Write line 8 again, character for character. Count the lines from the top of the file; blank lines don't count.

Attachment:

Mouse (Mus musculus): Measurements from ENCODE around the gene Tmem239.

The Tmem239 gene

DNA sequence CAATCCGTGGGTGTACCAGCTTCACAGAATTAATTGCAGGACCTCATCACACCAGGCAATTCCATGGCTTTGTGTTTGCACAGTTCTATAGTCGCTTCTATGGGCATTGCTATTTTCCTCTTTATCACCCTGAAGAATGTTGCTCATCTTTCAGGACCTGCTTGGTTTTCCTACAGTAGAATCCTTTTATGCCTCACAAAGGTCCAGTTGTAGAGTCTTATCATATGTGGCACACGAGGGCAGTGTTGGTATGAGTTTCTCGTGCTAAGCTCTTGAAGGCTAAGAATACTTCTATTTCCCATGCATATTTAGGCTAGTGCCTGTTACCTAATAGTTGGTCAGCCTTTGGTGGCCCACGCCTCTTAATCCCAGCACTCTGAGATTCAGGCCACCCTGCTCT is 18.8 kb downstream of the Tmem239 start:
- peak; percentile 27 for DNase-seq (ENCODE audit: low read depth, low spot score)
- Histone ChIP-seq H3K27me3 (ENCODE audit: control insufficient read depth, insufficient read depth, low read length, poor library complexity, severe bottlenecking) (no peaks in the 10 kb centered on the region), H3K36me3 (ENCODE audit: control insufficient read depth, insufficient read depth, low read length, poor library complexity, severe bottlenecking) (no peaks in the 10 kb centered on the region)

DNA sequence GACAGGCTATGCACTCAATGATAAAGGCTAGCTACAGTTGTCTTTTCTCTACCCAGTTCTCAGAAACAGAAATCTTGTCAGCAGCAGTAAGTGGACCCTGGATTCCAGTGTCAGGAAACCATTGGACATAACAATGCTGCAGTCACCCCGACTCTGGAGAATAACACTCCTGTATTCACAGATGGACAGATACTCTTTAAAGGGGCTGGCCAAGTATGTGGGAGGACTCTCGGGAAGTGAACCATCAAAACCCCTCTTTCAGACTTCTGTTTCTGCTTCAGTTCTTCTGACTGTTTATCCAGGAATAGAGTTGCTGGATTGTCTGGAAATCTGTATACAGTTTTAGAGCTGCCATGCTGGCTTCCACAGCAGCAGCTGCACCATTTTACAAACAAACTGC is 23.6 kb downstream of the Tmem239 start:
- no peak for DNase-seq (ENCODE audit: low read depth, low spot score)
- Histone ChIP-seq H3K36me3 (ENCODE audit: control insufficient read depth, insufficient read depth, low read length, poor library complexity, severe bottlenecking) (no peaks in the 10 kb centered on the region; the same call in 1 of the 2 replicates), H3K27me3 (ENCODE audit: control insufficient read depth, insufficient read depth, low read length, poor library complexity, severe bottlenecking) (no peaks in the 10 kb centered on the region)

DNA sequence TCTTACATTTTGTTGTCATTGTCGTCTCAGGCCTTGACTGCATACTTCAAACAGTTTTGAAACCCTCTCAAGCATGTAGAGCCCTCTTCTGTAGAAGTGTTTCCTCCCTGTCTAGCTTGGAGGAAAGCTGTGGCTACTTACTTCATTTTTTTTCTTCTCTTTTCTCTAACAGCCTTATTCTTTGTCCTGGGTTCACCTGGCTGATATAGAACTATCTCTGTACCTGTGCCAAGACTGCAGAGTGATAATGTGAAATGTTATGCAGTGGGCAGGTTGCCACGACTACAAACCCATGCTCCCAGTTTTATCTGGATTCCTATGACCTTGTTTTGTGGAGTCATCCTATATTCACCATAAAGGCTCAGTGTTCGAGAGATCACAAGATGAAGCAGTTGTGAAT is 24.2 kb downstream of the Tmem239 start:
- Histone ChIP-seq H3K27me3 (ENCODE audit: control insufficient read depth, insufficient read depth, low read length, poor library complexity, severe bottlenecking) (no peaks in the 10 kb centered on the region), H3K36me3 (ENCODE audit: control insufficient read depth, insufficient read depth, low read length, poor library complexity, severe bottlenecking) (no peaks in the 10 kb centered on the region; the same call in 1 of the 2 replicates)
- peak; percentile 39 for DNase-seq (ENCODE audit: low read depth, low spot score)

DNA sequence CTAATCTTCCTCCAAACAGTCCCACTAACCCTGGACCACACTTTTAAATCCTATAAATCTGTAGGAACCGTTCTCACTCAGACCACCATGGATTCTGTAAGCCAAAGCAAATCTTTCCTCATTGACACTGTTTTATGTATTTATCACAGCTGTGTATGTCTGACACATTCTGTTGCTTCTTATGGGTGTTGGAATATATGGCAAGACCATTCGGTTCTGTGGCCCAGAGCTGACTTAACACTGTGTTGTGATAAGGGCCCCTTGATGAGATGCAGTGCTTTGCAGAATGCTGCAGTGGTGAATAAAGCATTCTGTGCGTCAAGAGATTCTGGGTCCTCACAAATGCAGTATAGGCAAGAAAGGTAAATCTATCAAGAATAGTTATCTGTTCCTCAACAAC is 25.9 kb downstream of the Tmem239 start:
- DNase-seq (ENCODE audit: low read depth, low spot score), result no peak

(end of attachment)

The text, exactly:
- Histone ChIP-seq H3K36me3 (ENCODE audit: control insufficient read depth, insufficient read depth, low read length, poor library complexity, severe bottlenecking) (no peaks in the 10 kb centered on the region; the same call in 1 of the 2 replicates), H3K27me3 (ENCODE audit: control insufficient read depth, insufficient read depth, low read length, poor library complexity, severe bottlenecking) (no peaks in the 10 kb centered on the region)